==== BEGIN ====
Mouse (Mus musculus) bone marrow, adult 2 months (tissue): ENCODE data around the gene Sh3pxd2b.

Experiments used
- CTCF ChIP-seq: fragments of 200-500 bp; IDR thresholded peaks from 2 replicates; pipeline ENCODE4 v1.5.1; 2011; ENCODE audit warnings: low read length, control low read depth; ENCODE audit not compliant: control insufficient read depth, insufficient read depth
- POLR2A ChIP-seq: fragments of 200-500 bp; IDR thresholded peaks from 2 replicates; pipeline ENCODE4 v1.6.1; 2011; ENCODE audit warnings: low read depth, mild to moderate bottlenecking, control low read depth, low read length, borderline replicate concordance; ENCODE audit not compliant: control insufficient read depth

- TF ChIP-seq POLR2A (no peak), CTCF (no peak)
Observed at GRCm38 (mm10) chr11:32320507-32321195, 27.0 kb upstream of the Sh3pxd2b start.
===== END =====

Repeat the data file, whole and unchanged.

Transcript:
Mouse (Mus musculus) bone marrow, adult 2 months (tissue): ENCODE data around the gene Sh3pxd2b.

Experiments used
- CTCF ChIP-seq: fragments of 200-500 bp; IDR thresholded peaks from 2 replicates; pipeline ENCODE4 v1.5.1; 2011; ENCODE audit warnings: low read length, control low read depth; ENCODE audit not compliant: control insufficient read depth, insufficient read depth
- POLR2A ChIP-seq: fragments of 200-500 bp; IDR thresholded peaks from 2 replicates; pipeline ENCODE4 v1.6.1; 2011; ENCODE audit warnings: low read depth, mild to moderate bottlenecking, control low read depth, low read length, borderline replicate concordance; ENCODE audit not compliant: control insufficient read depth

- TF ChIP-seq POLR2A (no peak), CTCF (no peak)
Observed at GRCm38 (mm10) chr11:32320507-32321195, 27.0 kb upstream of the Sh3pxd2b start.